Arcturus
Volume 1 Issue 1
Fall 2003/Winter 2004

 

"Dr. Edward O. Wilson is one of the greatest thinkers of the 20th century. His groundbreaking research, original thinking, and scientific and popular writing have changed the way humans think of nature, and our place in it. Currently he is a research professor and museum curator at Harvard University. He has received many of the world's leading prizes for his research in science, his environmental activism, and his writing. Wilson has been a leader in the fields of entomology (the study of insects), animal behavior and evolutionary psychology, island biogeography, biodiversity, environmental ethics, and the philosophy of knowledge. He has written groundbreaking books and articles on all of these subjects. Two of his non-fiction books, The Ants (1990, with Bert Hölldobler) and On Human Nature (1978), have won Pulitzer Prizes. The Diversity of Life (1992) and Consilience: The Unity of Knowledge (1998), two of his more recent books, have been applauded for their graceful, creative and constructive approaches to challenging subjects. In The Diversity of Life and The Future of Life he conveys his deep concern for humanity's bewildering degradation of our planet's ecosystems. His commitment to protecting our natural heritage has brought him to the forefront of environmental activism."

from http://www.saveamericasforests.org/wilson/bio.htm

Life Is A Narrative

E.O. Wilson

From 'The Best American Science and Nature Writing:
2001', 'Introduction: Life is a Narrative' by Edward O. Wilson pp. xv-xvi

"Science, like the rest of culture, is based on the manufacture of narrative. That is entirely natural, and in a profound sense is a Darwinian necessity. We all live by narrative, every day and every minute of our lives. Narrative is the human way of working through a chaotic and unforgiving world bent on reducing our bodies to malodorous catabolic molecules. It delays the surrender of our personal atoms and compounds back
to the environment the assembly of more humans, and ants.

"By narrative we take the best stock we can of the world and our predicament in it. What we see and recreate is seldom the blinding literal truth. Instead, we perceive and respond to our surroundings in narrow ways
that most benefit our organismic selves. The narrative genius of Homo sapiens is an accommodation to the inher­ent inability of the three pounds of our sensory system and brain to process more than a minute fraction of the information the envi­ronment pours into them. In order to keep the organism alive, that fraction must be intensely and accurately selective. The stories we tell ourselves and others are our survival manuals.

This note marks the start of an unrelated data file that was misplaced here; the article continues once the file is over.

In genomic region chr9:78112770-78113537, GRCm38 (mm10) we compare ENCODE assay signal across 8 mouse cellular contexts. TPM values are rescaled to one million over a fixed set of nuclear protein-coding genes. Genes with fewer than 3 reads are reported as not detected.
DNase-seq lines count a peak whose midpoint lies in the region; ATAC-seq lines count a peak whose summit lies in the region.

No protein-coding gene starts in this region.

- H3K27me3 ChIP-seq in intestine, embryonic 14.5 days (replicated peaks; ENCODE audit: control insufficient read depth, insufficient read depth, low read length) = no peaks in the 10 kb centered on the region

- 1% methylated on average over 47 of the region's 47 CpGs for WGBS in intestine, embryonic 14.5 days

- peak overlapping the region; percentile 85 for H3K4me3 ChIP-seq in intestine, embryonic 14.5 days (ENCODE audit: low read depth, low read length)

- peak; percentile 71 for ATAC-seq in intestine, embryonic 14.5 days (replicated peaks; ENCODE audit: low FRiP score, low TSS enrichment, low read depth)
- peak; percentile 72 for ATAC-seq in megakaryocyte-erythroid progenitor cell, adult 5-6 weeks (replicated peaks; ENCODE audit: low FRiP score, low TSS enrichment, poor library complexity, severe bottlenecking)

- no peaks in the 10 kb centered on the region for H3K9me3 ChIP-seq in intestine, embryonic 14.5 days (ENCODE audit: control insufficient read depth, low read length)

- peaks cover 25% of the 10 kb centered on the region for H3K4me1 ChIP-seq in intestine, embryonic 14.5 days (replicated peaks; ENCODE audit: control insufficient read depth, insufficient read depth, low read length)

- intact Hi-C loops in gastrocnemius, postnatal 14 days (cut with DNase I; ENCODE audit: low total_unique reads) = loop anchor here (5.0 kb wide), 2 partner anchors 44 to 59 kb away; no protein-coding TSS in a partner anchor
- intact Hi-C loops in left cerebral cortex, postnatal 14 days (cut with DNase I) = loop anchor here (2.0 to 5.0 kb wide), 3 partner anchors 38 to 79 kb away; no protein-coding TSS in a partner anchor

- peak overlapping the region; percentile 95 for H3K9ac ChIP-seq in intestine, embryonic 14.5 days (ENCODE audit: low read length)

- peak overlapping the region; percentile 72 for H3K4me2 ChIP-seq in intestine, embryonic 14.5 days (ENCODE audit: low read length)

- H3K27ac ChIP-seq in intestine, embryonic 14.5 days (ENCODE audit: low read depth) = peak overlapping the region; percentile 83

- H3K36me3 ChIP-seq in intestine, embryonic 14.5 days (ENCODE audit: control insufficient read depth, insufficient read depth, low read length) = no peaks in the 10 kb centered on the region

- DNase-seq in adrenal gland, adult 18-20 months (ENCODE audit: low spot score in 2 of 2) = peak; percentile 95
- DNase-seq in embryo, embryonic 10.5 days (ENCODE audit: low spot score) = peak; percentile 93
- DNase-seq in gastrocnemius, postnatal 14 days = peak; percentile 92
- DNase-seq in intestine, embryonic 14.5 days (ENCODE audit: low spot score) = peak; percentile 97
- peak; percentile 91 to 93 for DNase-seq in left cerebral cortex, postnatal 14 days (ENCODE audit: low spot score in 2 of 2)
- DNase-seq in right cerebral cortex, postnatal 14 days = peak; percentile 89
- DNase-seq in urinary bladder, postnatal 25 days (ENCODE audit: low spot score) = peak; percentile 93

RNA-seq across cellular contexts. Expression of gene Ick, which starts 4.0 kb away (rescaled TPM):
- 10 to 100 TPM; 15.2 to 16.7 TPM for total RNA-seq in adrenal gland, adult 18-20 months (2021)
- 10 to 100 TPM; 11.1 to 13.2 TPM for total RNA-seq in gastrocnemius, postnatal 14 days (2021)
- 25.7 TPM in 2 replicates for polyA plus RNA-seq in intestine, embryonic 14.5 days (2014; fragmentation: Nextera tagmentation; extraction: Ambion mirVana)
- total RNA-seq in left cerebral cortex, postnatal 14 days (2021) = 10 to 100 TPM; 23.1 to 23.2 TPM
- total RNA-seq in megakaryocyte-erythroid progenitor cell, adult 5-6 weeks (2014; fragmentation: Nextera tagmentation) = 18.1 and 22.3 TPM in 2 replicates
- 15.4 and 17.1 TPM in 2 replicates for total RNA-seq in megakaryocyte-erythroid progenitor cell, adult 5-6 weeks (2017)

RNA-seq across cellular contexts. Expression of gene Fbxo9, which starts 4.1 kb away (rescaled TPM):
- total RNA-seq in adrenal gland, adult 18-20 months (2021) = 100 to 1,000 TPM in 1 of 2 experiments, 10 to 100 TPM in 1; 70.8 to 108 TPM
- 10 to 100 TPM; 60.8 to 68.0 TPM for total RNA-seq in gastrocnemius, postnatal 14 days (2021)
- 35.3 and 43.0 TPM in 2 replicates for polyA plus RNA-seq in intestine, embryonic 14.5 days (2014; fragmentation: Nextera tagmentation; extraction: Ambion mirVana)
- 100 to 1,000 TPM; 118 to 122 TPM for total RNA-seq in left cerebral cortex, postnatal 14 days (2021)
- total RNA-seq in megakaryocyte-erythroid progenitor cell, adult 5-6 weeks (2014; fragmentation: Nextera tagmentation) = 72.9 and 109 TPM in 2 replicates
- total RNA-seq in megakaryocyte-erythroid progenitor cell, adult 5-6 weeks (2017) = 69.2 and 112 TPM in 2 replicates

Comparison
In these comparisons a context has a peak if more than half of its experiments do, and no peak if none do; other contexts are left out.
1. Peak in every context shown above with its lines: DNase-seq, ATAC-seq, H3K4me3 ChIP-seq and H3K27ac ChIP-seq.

"With new tools and models, neuroscientists are drawing close to an understanding of the conscious mind as narrative generator. They view it as an adaptive flood of scenarios created continuously by the working brain. Whether set in the past, present or future, whether fictive or reality based, the free-running constructions are our only simulacrum of the world outside the brain. They are everything we will ever possess as individuals. And, minute by minute they determine whether we live or die.

"The present in particular is constructed from sensations very far in excess of what can be put into the simulacrum. Working at a frantic pace, the brain summons memories — past scenarios — to help screen and organize the incoming chaos. It simultaneously creates imaginary scenarios to create fields of competing options, the process we call decision-making. Only a tiny fraction of the narrative fragments-the focus-is selected for higher-order processing in the prefrontal cortex. That segment constitutes the theater of running symbolic imagery we call the conscious mind.

"During the story-building process, the past is reworked and returned to memory storage. Through repeated cycles of recall and supplementations the brain holds on to shrinking segments of the former conscious
states. Across generations the most important among these fragments are communicated widely and converted into history, literature, and oral tradition. If altered enough, they become legend and myth. The rest disappear. The story I have just told you about Mesozoic ants is all true as I can reconstruct it from my memory and notes. But it is only a little bit of the whole truth, most of which beyond my retrieval no matter how hard I might try."

Leading Light

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